Seattle joins Washington, D.C., and San Francisco today as the only government entities to venture where even the federal government and all states except Connecticut have dared not go when its mandated sick leave law takes effect.

In general, workers in Seattle will accumulate one hour of paid sick leave for every 40 hours worked beginning Sept. 1, 2012, provided they work at least 240 hours a year.

The paid sick leave law not only covers personal sickness and leave to take care of family members, but extends its provisions to parents whose children face school or day care closures and to anyone who is the victim of domestic violence.

The law is overseen by the Seattle Office for Civil Rights.

Many businesses are struggling to adopt the new requirements, said Sean Corry, president of Sprague, Israel, Giles, an insurance brokerage firm that works with many nonprofit businesses.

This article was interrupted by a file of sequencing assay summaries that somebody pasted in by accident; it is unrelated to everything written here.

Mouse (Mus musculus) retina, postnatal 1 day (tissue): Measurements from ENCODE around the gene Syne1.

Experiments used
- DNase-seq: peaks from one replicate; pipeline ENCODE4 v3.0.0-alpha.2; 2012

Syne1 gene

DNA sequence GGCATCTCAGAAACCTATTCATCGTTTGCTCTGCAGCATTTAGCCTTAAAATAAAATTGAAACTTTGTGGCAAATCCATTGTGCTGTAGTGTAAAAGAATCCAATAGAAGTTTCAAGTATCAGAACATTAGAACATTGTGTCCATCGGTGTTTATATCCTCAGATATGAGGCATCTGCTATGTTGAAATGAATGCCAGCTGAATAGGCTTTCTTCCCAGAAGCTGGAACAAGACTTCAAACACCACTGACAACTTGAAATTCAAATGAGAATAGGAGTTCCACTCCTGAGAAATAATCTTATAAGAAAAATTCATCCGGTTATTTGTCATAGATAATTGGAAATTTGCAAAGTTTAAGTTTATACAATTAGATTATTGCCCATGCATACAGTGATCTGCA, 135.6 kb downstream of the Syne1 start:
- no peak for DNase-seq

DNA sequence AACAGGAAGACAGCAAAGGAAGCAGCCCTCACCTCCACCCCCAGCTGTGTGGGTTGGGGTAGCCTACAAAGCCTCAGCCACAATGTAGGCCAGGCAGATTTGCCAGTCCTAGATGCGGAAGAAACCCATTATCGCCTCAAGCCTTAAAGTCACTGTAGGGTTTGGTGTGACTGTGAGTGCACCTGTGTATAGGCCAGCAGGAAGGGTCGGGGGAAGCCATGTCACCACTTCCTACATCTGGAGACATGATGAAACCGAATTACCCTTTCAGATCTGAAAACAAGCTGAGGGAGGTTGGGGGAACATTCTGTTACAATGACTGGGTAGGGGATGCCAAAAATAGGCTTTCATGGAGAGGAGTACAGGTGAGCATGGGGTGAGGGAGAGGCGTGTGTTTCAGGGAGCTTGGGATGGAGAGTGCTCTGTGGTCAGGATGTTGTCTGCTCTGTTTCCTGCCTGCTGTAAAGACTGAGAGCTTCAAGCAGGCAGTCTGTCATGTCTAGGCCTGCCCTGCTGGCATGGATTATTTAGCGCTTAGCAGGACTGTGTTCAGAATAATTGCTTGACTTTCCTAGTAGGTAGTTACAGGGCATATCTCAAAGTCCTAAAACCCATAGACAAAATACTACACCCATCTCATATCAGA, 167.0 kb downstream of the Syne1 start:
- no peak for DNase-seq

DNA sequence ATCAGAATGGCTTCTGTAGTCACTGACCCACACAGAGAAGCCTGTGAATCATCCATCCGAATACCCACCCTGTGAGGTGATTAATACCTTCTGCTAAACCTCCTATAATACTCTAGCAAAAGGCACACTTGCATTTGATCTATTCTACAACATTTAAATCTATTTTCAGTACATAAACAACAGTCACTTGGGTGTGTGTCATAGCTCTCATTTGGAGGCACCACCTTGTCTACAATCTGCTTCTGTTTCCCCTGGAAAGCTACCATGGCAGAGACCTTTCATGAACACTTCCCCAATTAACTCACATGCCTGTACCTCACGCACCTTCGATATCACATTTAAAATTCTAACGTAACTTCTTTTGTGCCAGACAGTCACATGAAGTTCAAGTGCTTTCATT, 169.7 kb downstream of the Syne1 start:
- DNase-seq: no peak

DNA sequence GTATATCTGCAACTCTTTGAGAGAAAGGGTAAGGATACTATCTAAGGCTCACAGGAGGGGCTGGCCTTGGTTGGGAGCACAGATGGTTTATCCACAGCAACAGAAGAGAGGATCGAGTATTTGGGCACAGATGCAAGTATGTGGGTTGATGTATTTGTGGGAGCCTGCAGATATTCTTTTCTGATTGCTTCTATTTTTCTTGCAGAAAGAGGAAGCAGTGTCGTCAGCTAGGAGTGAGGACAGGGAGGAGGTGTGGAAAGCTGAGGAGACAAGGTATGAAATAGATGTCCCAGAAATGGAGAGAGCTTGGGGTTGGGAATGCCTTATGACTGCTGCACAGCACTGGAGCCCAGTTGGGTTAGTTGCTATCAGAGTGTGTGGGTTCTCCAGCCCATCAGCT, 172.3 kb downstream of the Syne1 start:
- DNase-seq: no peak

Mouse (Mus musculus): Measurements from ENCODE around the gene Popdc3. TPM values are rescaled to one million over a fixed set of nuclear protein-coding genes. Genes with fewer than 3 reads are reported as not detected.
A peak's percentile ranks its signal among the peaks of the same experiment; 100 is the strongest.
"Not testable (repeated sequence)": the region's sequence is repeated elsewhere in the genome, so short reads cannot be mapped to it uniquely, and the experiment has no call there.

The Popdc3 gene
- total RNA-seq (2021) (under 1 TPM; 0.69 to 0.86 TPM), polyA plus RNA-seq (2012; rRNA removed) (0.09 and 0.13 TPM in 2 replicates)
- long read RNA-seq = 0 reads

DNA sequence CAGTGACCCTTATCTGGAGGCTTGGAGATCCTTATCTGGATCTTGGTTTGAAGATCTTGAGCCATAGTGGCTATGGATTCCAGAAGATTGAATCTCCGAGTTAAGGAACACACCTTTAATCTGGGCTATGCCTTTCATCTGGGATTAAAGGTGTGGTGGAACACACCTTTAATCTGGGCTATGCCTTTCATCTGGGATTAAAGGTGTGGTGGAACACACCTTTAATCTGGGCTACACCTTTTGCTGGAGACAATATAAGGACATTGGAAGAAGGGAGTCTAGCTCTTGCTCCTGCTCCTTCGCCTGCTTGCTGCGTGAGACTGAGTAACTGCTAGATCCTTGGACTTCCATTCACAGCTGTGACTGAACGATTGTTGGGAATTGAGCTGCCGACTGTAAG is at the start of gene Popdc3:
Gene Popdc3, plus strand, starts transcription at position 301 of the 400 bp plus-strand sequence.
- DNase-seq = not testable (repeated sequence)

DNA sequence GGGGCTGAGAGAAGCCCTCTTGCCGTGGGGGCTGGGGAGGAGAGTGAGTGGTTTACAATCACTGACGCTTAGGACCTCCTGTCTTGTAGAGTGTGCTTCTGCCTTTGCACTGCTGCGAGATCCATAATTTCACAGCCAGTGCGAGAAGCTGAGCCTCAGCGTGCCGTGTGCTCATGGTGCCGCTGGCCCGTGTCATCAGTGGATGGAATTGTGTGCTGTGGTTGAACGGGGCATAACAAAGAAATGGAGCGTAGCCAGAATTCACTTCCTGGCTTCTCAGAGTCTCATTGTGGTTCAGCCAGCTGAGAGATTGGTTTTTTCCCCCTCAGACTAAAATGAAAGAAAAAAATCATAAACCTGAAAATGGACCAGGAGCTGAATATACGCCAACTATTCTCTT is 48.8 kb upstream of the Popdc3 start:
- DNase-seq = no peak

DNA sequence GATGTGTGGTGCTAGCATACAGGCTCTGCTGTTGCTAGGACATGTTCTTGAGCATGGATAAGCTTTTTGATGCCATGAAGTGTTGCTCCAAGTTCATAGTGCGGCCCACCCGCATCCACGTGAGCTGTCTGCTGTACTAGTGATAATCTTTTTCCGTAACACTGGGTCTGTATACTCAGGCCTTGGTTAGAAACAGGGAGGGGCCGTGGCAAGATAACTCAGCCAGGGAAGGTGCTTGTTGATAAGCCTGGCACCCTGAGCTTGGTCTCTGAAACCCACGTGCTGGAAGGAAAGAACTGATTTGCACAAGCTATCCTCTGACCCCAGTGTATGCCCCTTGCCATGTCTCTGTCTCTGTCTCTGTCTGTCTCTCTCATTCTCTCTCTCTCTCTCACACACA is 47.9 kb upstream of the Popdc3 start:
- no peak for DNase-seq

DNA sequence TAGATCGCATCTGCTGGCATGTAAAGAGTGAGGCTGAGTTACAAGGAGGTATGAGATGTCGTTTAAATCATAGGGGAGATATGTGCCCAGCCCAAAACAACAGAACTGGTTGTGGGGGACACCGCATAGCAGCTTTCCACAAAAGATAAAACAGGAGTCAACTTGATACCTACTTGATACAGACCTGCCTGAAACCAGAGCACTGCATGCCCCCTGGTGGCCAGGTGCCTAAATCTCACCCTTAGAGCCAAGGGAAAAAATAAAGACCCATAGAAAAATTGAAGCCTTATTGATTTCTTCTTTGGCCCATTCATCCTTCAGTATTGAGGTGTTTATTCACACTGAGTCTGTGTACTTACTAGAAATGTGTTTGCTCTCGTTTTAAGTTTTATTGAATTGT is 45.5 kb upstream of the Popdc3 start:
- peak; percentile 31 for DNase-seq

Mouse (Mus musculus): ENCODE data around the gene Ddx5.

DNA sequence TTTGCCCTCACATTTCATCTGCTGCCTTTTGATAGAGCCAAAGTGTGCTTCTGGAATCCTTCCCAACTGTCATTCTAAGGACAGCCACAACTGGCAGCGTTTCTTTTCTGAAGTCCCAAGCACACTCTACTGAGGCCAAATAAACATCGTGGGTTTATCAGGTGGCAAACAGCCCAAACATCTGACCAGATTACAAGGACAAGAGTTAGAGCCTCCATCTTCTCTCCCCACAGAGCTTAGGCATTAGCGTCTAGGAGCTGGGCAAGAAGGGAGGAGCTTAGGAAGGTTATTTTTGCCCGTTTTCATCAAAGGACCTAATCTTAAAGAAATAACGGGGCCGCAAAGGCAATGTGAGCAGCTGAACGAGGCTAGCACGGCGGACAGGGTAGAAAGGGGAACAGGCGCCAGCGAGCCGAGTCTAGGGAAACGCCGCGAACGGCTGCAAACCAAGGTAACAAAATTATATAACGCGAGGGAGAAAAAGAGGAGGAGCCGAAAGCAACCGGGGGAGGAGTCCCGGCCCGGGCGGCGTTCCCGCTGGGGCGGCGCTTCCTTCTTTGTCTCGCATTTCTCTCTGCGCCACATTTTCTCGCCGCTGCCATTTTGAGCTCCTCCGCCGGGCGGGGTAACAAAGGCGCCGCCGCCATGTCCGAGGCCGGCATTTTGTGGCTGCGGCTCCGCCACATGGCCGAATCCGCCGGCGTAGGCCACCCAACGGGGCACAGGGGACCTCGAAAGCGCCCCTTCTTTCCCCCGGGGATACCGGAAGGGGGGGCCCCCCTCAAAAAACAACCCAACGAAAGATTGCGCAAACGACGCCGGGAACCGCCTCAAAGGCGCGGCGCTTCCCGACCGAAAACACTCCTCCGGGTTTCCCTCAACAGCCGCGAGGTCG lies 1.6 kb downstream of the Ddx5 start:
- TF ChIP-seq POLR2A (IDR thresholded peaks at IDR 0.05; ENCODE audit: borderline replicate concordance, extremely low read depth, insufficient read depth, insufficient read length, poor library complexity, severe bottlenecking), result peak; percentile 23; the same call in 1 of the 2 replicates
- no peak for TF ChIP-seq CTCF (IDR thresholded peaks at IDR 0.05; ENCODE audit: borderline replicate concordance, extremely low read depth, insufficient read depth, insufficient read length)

He said one of the complications of the new law is the need to track the hours of employees who spend just part of their work time in Seattle.

"There's a huge amount of compliance required of companies that already have robust sick-leave policies," Corry added.

Michael Chin, in charge of enforcement for the Office for Civil Rights, countered that the goal is "not how many businesses we can find to penalize, but how can we provide assistance to them in implementing this."